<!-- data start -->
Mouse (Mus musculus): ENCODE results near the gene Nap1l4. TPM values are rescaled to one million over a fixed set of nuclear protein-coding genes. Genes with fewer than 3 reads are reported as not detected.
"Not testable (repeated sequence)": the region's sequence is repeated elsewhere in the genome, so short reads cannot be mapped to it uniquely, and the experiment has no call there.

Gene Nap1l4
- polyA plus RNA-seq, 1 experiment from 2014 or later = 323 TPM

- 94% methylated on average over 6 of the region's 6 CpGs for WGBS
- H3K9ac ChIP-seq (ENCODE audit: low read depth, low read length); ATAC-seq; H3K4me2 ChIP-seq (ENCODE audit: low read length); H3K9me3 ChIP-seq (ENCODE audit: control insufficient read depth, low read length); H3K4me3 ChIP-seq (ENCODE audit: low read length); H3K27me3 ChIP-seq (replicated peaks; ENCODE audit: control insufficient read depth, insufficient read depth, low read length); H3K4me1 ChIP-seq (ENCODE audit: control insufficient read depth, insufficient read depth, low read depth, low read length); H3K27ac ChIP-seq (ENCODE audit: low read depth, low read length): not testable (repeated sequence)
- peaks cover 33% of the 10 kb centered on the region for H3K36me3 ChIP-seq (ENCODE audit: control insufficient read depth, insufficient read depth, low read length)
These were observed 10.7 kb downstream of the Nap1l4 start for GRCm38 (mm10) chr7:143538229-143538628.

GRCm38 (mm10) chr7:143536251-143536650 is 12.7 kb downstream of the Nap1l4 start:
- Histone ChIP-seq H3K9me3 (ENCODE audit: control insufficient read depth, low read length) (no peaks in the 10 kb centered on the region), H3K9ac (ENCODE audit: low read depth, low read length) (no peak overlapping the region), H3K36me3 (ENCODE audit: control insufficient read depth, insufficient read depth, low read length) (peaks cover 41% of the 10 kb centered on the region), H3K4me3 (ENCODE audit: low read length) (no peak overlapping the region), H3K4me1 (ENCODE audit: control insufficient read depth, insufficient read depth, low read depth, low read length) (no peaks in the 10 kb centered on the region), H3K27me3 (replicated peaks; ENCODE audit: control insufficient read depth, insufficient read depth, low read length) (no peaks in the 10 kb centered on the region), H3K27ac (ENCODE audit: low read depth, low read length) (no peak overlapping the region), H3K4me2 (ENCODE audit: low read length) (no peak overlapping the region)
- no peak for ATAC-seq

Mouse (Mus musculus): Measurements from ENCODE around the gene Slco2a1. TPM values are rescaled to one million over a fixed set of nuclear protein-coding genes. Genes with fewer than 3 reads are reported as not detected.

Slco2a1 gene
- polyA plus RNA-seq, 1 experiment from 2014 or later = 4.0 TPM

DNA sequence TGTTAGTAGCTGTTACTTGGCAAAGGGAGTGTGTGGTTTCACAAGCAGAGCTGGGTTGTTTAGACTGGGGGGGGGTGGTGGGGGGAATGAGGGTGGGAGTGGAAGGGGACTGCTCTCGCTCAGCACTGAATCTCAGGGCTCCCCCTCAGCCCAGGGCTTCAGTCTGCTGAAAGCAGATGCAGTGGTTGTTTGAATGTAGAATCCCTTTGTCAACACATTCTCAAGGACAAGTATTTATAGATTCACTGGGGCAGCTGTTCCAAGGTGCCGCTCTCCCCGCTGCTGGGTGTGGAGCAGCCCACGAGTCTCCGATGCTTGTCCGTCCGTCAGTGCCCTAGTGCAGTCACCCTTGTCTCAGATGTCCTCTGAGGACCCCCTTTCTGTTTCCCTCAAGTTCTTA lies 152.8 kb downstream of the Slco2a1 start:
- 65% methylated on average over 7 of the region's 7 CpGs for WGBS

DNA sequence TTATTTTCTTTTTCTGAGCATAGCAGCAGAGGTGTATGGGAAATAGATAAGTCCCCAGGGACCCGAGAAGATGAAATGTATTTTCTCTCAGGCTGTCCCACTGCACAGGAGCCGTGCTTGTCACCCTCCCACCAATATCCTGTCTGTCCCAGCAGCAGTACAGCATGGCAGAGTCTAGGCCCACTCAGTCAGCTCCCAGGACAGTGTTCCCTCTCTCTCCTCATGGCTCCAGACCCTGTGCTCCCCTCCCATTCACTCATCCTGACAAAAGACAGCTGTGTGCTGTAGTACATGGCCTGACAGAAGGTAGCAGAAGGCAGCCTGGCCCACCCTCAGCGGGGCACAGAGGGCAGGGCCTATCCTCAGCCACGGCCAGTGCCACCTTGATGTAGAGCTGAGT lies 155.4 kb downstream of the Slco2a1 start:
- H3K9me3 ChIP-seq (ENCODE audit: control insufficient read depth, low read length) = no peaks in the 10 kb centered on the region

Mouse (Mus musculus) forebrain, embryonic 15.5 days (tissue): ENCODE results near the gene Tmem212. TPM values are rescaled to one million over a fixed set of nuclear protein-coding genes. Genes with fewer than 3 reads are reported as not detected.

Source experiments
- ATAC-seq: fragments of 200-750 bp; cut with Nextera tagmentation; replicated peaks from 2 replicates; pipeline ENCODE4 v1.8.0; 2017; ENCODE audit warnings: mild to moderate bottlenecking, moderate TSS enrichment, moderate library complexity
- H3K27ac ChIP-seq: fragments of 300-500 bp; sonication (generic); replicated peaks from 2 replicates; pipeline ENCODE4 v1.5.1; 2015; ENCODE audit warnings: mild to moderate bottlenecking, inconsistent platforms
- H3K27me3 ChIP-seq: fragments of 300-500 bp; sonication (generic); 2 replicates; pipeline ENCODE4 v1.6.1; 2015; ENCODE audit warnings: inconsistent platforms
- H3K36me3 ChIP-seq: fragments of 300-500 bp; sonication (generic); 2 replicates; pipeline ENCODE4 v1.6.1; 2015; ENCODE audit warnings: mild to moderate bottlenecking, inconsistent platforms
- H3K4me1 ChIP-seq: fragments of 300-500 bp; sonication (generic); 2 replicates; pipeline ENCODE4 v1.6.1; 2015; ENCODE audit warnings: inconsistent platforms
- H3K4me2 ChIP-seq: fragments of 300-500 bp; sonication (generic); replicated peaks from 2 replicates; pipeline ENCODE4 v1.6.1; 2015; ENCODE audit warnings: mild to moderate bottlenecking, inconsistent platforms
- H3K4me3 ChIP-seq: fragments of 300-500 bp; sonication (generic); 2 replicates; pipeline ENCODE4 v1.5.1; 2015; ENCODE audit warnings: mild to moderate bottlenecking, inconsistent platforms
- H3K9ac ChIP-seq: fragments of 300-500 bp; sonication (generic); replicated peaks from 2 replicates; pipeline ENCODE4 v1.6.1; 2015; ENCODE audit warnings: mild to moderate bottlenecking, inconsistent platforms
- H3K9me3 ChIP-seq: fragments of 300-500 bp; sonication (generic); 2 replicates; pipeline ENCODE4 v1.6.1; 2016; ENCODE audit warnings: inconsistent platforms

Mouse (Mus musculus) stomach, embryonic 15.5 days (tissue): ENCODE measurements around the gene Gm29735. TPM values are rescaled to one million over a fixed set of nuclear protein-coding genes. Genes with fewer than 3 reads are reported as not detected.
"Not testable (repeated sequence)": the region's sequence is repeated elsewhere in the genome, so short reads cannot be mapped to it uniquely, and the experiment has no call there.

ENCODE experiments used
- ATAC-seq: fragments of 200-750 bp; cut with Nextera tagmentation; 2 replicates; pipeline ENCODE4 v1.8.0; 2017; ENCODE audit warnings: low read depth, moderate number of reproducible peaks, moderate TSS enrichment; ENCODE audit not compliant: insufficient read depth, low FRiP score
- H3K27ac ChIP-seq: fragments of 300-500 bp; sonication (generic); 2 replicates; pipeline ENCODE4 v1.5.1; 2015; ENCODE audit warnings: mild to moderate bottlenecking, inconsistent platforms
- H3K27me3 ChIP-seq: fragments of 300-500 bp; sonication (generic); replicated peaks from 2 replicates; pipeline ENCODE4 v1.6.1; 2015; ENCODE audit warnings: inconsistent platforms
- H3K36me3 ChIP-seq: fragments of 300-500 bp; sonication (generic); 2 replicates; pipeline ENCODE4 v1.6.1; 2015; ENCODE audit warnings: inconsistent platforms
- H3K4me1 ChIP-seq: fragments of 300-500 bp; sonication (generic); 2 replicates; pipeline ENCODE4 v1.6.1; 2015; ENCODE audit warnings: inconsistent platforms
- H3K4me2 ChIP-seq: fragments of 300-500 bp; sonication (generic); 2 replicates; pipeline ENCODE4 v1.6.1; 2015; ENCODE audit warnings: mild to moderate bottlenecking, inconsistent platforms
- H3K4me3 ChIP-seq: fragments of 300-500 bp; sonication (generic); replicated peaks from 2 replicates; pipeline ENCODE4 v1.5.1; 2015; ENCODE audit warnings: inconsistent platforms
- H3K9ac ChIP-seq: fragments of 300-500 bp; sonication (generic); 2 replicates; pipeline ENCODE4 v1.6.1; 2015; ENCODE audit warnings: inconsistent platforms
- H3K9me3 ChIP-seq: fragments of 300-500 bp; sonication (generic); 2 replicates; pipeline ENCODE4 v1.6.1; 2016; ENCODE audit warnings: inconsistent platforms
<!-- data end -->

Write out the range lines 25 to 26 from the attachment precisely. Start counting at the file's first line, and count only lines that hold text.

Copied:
- H3K4me1 ChIP-seq: fragments of 300-500 bp; sonication (generic); 2 replicates; pipeline ENCODE4 v1.6.1; 2015; ENCODE audit warnings: inconsistent platforms
- H3K4me2 ChIP-seq: fragments of 300-500 bp; sonication (generic); replicated peaks from 2 replicates; pipeline ENCODE4 v1.6.1; 2015; ENCODE audit warnings: mild to moderate bottlenecking, inconsistent platforms